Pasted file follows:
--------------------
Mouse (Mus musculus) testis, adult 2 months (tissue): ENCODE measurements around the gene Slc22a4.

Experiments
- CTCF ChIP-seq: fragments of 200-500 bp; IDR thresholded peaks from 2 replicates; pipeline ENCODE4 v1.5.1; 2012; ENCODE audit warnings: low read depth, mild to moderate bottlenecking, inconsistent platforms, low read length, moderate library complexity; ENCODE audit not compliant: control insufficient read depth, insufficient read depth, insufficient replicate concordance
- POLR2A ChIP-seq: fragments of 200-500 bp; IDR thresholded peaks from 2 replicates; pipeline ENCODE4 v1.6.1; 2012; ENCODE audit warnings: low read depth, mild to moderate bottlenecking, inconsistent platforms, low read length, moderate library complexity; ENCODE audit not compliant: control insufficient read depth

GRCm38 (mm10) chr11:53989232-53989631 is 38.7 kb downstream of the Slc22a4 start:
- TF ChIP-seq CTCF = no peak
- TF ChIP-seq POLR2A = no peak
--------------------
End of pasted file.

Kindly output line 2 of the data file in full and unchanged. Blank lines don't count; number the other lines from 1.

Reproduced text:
Experiments